The finals of the 66 kg bracket at the European OG Qualifier pitted 2012 Olympic silver medalist Tamas Lorincz (HUN, world no. 4) against up-and-coming Georgian wunderkind Shmagi Bolkvadze (world no. 12). It was a highly anticipated match-up given the context. Lorincz is trying to re-assert his chances heading into the Rio Olympics and Bolkvadze is doing his best to grow and impress at the senior level following a successful run as a junior. Both wrestlers qualified the weight for their respective countries by advancing to the finals of the tournament.
If there was one thing that was evident at the outset, it was that Bolkvadze wanted to apply constant pressure on his more experienced foe. Don’t misunderstand: Bolkvadze is normally an in-your-face type of athlete. And that strategy is one that he has carried over from the junior level. But he went on overdrive right from the whistle, perhaps to make a statement Lorincz would remember.
The problem with this approach is that all of the clashing and frenetic activity did little to upset the Hungarian early on. Lorincz is someone who is far too seasoned and experienced to fall into any kind of whimsical trap due to his opponent’s output. In fact, all he had to do was play back just enough to make Bolkvadze re-set occasionally. This would lead to a couple of passivity calls against Bolkvadze and result in the first legitimate scoring opportunity for Lorincz.
This sequence would not net the full four points awarded, as Georgia challenged the ensuing action due to an apparent entanglement that helped Lorincz gain the back-end of the gutwrench. Either way, it was the first points scored and a good start for Lorincz.
The first period closed without any further scoring. The requested challenge did take up the better part of a couple of minutes, allowing both athletes to gain a breather.
Shmagi Bolkvadze wasted little time in getting after it in the second. Down two, he pushed the pace as if down by six and would soon be rewarded by the official, who knocked Lorincz for passivity. Bolkvadze couldn’t do anything with the fortuitous call, however, and would almost wind up finding himself deeper in the hole. But that would come later.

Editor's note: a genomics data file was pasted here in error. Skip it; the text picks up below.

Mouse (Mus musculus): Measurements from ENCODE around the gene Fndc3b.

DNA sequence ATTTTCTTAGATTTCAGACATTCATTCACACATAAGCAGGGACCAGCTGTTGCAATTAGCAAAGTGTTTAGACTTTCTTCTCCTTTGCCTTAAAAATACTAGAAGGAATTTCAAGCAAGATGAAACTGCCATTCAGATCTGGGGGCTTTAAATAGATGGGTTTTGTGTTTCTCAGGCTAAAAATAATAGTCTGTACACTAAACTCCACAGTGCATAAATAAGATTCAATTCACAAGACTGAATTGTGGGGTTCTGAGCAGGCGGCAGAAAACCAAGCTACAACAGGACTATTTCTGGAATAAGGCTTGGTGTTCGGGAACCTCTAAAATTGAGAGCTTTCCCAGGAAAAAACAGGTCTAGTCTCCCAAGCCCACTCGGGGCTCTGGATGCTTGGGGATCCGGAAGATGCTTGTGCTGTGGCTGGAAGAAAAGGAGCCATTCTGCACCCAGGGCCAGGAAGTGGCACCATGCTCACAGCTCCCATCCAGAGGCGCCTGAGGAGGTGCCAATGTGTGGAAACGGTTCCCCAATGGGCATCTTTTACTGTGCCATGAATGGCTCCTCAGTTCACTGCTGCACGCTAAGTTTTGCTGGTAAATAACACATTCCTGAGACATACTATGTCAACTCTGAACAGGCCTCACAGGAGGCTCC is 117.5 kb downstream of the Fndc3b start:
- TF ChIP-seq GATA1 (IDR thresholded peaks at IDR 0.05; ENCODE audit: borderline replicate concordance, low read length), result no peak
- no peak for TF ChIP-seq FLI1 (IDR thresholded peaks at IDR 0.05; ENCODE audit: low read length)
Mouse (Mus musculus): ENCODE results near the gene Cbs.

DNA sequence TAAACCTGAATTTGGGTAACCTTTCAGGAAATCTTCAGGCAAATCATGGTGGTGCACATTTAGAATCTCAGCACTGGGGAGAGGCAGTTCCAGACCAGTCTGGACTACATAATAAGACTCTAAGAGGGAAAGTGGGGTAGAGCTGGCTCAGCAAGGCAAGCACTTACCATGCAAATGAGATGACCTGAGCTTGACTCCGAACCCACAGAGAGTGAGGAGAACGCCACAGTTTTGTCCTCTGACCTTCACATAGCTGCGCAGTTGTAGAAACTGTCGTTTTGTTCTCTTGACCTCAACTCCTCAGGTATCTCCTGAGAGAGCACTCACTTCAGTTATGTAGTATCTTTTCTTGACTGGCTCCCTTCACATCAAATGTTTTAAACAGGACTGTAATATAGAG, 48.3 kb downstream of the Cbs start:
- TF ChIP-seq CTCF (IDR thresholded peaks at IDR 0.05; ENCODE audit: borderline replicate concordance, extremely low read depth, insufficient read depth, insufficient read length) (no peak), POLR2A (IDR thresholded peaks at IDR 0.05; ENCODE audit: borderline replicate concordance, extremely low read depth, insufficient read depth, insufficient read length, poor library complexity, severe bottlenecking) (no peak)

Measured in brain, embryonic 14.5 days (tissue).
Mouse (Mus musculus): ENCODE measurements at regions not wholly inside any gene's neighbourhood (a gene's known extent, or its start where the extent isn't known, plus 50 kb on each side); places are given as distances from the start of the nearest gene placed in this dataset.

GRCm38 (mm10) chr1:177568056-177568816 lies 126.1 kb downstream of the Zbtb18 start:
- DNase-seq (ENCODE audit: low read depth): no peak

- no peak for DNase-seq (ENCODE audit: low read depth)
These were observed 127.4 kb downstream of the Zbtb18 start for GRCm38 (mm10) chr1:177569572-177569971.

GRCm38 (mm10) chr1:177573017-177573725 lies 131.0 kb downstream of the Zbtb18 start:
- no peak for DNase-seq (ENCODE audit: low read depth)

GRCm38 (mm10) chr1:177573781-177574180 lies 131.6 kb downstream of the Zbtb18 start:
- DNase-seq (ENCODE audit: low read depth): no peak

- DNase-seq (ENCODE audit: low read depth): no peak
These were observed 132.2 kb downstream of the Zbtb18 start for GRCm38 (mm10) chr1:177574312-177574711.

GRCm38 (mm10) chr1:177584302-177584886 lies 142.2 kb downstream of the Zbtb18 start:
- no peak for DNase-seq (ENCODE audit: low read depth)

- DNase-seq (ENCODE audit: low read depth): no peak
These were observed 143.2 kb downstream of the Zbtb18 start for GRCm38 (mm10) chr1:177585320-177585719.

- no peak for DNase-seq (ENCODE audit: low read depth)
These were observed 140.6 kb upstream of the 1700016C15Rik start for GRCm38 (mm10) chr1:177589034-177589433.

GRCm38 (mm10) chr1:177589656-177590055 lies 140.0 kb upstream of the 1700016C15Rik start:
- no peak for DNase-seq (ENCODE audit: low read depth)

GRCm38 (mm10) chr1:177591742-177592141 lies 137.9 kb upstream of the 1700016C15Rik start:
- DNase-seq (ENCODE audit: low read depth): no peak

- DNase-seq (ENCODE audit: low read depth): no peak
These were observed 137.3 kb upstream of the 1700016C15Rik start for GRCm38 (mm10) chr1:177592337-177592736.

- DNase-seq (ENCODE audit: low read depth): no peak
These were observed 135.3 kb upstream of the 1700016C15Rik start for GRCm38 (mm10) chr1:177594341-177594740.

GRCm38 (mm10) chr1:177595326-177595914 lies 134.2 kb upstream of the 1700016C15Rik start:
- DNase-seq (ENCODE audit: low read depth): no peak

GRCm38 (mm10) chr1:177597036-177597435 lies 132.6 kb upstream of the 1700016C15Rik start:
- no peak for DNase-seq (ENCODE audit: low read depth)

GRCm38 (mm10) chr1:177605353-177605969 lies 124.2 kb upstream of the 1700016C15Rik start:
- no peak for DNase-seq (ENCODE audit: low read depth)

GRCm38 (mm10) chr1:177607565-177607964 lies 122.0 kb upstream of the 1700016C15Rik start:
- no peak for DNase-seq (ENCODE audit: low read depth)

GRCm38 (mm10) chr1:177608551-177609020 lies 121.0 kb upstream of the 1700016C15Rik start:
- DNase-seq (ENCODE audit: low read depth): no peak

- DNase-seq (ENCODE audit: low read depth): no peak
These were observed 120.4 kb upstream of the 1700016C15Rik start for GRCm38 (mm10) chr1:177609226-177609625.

This is a classic case of a younger wrestler forgetting to be patient and wanting to be creative. Maybe Bolkvadze figured he had a better chance at some points by digging in for a reverse lift. Maybe it was to be a little dump-off. He simply didn’t wait for Lorincz to clear, which the official would have had no problem instructing him to do so. No matter, the gaff gave Lorincz all the space he needed to amble up and out of trouble.
It wasn’t all bad news for Bolkvadze. His work-rate paid off soon after the two re-engaged. Lorincz didn’t seem tired but at the same time, wasn’t too enthusiastic about letting Bolkvadze push the action. After repeated attempts by Bolkvadze to hold onto Lorincz’s arms and tie him up, the Hungarian was called for fleeing, giving Bolkvadze a point and tightening the score.
That would be it for Bolkvadze, however. In the par terre chance that followed the call, he once again rushed to reverse lock underneath Lorincz, who, once again, quickly exploded up and into a bodylock that he turned into takedown points, giving him the win via a 4-1 score. Bolkvadze, upset at himself, was gracious in defeat and clearly spent. He had done his best to create scoring opportunities and left it all out on the mat. Lorincz deserves credit, too. He stayed poised and composed throughout, playing the savvy matador to Bolkvadze’s irate bull.
There are still two more days left at the European OG Qualifier and if the first is any indication, a lot of tense yet dynamic and interesting matches are still on the docket. Keep it here as we do our best to bring you updates and summaries as the action unfolds!
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